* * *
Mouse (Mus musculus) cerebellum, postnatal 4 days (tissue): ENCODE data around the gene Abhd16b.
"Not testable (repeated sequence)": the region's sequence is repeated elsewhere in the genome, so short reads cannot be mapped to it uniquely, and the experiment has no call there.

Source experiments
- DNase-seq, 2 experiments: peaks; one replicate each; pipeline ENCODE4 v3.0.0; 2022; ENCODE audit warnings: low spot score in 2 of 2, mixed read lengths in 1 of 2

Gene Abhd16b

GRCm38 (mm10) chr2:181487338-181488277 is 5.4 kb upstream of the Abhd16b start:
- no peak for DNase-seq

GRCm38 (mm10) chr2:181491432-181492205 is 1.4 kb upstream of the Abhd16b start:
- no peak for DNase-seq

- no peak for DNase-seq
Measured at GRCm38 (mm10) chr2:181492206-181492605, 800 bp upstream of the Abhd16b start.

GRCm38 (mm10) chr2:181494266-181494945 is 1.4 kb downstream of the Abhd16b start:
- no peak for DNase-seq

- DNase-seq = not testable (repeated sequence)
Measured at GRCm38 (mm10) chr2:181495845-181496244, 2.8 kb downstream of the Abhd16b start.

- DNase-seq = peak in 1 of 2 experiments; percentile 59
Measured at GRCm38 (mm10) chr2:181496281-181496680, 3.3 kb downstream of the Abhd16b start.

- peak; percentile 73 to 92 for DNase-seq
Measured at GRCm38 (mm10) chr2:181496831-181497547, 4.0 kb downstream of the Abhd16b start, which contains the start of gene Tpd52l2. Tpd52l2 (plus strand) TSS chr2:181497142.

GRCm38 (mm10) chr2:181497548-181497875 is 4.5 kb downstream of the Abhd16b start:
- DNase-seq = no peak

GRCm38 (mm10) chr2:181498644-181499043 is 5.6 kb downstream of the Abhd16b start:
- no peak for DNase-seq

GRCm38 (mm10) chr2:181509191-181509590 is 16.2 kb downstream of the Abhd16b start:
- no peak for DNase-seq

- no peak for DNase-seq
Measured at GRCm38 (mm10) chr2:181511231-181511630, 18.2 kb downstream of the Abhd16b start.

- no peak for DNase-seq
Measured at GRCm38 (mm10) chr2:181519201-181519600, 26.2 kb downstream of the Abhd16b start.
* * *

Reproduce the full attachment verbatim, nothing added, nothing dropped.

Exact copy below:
Mouse (Mus musculus) cerebellum, postnatal 4 days (tissue): ENCODE data around the gene Abhd16b.
"Not testable (repeated sequence)": the region's sequence is repeated elsewhere in the genome, so short reads cannot be mapped to it uniquely, and the experiment has no call there.

Source experiments
- DNase-seq, 2 experiments: peaks; one replicate each; pipeline ENCODE4 v3.0.0; 2022; ENCODE audit warnings: low spot score in 2 of 2, mixed read lengths in 1 of 2

Gene Abhd16b

GRCm38 (mm10) chr2:181487338-181488277 is 5.4 kb upstream of the Abhd16b start:
- no peak for DNase-seq

GRCm38 (mm10) chr2:181491432-181492205 is 1.4 kb upstream of the Abhd16b start:
- no peak for DNase-seq

- no peak for DNase-seq
Measured at GRCm38 (mm10) chr2:181492206-181492605, 800 bp upstream of the Abhd16b start.

GRCm38 (mm10) chr2:181494266-181494945 is 1.4 kb downstream of the Abhd16b start:
- no peak for DNase-seq

- DNase-seq = not testable (repeated sequence)
Measured at GRCm38 (mm10) chr2:181495845-181496244, 2.8 kb downstream of the Abhd16b start.

- DNase-seq = peak in 1 of 2 experiments; percentile 59
Measured at GRCm38 (mm10) chr2:181496281-181496680, 3.3 kb downstream of the Abhd16b start.

- peak; percentile 73 to 92 for DNase-seq
Measured at GRCm38 (mm10) chr2:181496831-181497547, 4.0 kb downstream of the Abhd16b start, which contains the start of gene Tpd52l2. Tpd52l2 (plus strand) TSS chr2:181497142.

GRCm38 (mm10) chr2:181497548-181497875 is 4.5 kb downstream of the Abhd16b start:
- DNase-seq = no peak

GRCm38 (mm10) chr2:181498644-181499043 is 5.6 kb downstream of the Abhd16b start:
- no peak for DNase-seq

GRCm38 (mm10) chr2:181509191-181509590 is 16.2 kb downstream of the Abhd16b start:
- no peak for DNase-seq

- no peak for DNase-seq
Measured at GRCm38 (mm10) chr2:181511231-181511630, 18.2 kb downstream of the Abhd16b start.

- no peak for DNase-seq
Measured at GRCm38 (mm10) chr2:181519201-181519600, 26.2 kb downstream of the Abhd16b start.